It laughs at the commotion in the town; it does not hear a driver’s shout.
It ranges the hills for its pasture and searches for any green thing.
“Will the wild ox consent to serve you? Will it stay by your manger at night?
Can you hold it to the furrow with a harness? Will it till the valleys behind you?
Will you rely on it for its great strength? Will you leave your heavy work to it?
Can you trust it to haul in your grain and bring it to your threshing floor?
“The wings of the ostrich flap joyfully, though they cannot compare with the wings and feathers of the stork.
She lays her eggs on the ground and lets them warm in the sand,
unmindful that a foot may crush them, that some wild animal may trample them.
She treats her young harshly, as if they were not hers; she cares not that her labor was in vain,
for God did not endow her with wisdom or give her a share of good sense.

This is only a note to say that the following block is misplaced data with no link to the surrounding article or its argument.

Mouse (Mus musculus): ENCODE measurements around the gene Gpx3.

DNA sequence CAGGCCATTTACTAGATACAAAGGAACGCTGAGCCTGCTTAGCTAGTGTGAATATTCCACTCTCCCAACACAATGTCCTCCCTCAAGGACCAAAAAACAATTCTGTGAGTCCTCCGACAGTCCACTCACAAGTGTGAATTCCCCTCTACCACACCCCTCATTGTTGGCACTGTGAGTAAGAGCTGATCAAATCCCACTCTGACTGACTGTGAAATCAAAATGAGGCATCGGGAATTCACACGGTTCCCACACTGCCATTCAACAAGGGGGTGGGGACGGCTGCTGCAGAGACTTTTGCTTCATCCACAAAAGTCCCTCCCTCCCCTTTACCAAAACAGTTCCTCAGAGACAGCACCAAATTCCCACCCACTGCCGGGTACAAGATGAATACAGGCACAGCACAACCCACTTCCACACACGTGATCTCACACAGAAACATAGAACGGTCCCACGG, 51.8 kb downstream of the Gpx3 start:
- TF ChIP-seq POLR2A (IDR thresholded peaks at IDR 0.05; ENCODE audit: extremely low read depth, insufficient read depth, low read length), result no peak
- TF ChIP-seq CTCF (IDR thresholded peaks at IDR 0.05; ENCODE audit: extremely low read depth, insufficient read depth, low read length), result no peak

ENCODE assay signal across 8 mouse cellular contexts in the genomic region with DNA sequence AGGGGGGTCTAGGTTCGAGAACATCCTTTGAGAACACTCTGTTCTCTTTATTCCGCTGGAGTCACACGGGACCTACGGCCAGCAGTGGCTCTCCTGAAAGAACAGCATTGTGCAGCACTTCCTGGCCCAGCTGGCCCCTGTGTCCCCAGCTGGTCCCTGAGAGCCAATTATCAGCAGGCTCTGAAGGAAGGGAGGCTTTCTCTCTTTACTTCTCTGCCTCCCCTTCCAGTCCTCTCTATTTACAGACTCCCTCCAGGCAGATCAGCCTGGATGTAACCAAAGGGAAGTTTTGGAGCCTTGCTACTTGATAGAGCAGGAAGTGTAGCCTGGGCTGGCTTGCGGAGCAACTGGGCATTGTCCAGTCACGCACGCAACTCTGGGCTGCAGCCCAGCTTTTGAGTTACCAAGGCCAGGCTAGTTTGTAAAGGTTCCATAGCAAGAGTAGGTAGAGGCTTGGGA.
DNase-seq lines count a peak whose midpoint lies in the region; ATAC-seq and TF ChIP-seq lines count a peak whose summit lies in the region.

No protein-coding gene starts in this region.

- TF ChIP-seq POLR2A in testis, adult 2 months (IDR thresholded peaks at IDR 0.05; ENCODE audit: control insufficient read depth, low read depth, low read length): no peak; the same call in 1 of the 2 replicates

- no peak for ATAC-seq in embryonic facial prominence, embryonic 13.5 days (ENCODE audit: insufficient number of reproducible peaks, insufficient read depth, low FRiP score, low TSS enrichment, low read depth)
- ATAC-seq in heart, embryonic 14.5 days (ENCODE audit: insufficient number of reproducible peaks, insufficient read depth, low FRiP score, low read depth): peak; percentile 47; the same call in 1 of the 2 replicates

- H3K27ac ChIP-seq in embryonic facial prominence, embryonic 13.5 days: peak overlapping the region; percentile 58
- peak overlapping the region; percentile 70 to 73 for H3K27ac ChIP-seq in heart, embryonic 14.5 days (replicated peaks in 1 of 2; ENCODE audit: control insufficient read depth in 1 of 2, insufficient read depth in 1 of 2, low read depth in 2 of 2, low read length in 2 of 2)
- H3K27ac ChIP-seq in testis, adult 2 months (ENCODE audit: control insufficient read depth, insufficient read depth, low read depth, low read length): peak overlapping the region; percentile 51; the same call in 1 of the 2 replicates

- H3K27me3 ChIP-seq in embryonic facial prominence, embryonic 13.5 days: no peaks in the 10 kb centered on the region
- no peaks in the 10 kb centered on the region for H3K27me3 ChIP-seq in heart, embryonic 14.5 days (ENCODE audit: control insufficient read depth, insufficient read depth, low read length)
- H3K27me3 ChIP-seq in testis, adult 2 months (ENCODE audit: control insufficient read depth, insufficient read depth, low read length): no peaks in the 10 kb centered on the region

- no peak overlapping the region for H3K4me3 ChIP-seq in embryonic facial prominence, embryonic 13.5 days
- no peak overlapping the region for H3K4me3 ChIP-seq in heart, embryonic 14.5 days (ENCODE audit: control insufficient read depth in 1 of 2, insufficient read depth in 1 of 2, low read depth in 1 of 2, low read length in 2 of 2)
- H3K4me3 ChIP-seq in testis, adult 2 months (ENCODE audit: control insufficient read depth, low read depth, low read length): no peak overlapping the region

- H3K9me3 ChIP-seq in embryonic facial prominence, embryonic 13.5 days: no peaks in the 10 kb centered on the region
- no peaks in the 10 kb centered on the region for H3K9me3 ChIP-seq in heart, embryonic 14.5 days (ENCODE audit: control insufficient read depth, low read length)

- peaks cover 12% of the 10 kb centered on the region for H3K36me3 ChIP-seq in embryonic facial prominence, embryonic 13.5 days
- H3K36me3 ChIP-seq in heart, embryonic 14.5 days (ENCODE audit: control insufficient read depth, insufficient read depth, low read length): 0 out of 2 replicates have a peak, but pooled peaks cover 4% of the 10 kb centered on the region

Yet when she spreads her feathers to run, she laughs at horse and rider.
“Do you give the horse its strength or clothe its neck with a flowing mane?
Do you make it leap like a locust, striking terror with its proud snorting?
It paws fiercely, rejoicing in its strength, and charges into the fray.
It laughs at fear, afraid of nothing; it does not shy away from the sword.
The quiver rattles against its side, along with the flashing spear and lance.
In frenzied excitement it eats up the ground; it cannot stand still when the trumpet sounds.
At the blast of the trumpet it snorts, ‘Aha!’ It catches the scent of battle from afar, the shout of commanders and the battle cry.
“Does the hawk take flight by your wisdom and spread its wings toward the south?
Does the eagle soar at your command and build its nest on high?